Code:
00   #OP_0
493046022100f3e419061d5ad9acfc5f17e113dad8683690378b20530b853f2e0f238925d08d022100aa3981e95bb612023be4a1425286b81ff78c0a597537361e047f0f87bfbf1ee601 #SIG
483045022100d428174f7629ae25ae1bff217ea4f66a84dec87d1b165b3bdcce563dcb9304d8022007d3b49b5fa09ced820cc06c93358ae654df8db76c4336bfb6c91c0e96569b2301 #SIG

00  #OP_0
51  #OP_1
4cdb #PUSHDATA (This is pushing the rest of the ScriptSig on the stack (aka it's the redeemscript)

63 #OP_IF
63 #OP_IF
522103b1e8aba06d96273de138cb8f672ef93b3bdefd9dc18d6c038e4eb8a766778ad32103d93547f38370b35471a8ee463b4245d6b1282a0feccce8e149c4ada76d32df1a52ae #MULTISIG 2 of 2
67 #OP_ELSE
52210247e6c3a88d76ab7505c147e5a9bcf0011226f7690081dd728042831f90a391ed210389688a084ff6f83c9ed3c91236e0f46d060cef32da23dfc6fc147fde6af9ca1052ae #MULTISIG 2 of 2
68 #OP_ENDIF
67 #OP_ELSE
522103b1e8aba06d96273de138cb8f672ef93b3bdefd9dc18d6c038e4eb8a766778ad3210247e6c3a88d76ab7505c147e5a9bcf0011226f7690081dd728042831f90a391ed52ae #MULTISIG 2 of 2
68 #OP_ENDIF

So BEFORE the redeemscript, he places any combination of 0 and 1. in the tx he used 0 then 1, meaning the first IF would trigger and the second IF would not (and the proceeding ELSE would)...

OP_0 would give the 3rd multisig, OP_1 OP_0 gives the 2nd multisig and OP_1 OP_1 would give the 1st multisig.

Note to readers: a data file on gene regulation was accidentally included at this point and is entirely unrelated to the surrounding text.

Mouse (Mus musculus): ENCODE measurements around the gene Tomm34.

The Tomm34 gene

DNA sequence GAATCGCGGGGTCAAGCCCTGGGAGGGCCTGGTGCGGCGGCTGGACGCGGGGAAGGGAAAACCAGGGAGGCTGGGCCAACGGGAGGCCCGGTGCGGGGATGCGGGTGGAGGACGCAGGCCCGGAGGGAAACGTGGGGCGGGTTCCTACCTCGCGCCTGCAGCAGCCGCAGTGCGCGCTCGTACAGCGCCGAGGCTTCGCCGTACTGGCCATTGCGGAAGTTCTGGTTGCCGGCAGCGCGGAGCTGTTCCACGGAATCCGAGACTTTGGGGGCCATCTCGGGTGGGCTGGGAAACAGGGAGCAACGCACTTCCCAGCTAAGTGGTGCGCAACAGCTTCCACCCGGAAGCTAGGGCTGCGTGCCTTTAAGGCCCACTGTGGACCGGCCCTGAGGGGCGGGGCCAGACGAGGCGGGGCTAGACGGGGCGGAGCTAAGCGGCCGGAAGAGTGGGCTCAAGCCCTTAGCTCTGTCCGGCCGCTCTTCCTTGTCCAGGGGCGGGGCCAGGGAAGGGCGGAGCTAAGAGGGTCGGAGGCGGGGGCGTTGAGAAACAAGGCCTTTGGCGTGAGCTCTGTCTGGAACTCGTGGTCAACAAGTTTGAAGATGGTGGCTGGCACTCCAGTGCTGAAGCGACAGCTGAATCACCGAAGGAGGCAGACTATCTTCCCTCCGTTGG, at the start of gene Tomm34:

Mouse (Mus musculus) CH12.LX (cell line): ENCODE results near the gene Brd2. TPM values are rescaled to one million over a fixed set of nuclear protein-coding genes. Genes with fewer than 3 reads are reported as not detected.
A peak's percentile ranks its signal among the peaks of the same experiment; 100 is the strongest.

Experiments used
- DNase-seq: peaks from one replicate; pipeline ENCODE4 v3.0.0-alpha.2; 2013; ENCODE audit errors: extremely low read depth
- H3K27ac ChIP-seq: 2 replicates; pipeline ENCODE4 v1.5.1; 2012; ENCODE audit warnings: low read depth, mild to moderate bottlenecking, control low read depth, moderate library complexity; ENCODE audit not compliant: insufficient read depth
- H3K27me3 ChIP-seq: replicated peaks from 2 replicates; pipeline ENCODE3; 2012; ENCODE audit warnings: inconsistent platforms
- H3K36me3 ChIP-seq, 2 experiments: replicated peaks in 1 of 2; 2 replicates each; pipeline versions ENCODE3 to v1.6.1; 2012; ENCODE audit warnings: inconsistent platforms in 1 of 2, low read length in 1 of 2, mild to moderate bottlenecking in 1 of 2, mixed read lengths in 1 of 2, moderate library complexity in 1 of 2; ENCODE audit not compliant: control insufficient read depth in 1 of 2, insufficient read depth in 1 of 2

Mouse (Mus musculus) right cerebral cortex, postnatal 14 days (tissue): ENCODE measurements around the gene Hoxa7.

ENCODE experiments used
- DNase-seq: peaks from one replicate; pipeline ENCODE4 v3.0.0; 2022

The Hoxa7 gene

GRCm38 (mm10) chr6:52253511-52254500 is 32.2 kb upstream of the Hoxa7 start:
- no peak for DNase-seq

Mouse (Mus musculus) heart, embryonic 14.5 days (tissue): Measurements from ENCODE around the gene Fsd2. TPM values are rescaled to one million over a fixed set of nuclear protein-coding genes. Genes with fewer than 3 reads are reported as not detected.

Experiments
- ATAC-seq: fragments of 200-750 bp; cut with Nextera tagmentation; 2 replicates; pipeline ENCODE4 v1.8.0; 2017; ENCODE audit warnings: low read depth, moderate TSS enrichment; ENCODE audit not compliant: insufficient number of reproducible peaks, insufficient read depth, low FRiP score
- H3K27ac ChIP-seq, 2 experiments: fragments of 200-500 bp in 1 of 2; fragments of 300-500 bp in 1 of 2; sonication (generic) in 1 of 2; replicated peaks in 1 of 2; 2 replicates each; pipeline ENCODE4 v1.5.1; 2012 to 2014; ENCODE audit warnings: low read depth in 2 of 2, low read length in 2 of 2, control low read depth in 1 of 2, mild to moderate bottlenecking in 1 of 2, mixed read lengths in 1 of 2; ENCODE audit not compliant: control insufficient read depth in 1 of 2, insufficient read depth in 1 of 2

Rather than using IF/ELSE embedding (which is hard to negative test effectively) there seems like there would be a better way of doing what he's trying to accomplish... maybe this is the best way... but I won't know unless he tells me what he's trying to accomplish.

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November 12, 2014, 04:23:46 PM
 #8

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A PM would be fine if you don't want it public. I won't tell anyone.

Everything is written in scriptSig

Code:
if ( popStack ( ) )
  if ( popStack ( ) )
     checkMsig_2of2 ( "03b1e8...", "03d935..." );  // Alice + Bob
  else
     checkMsig_2of2 ( "0247e6...", "038968..." );  // Charley + David
else
  checkMsig_2of2 ( "03b1e8...", "0247e6..." ); // Alice + Charley
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November 13, 2014, 12:06:00 AM
 #9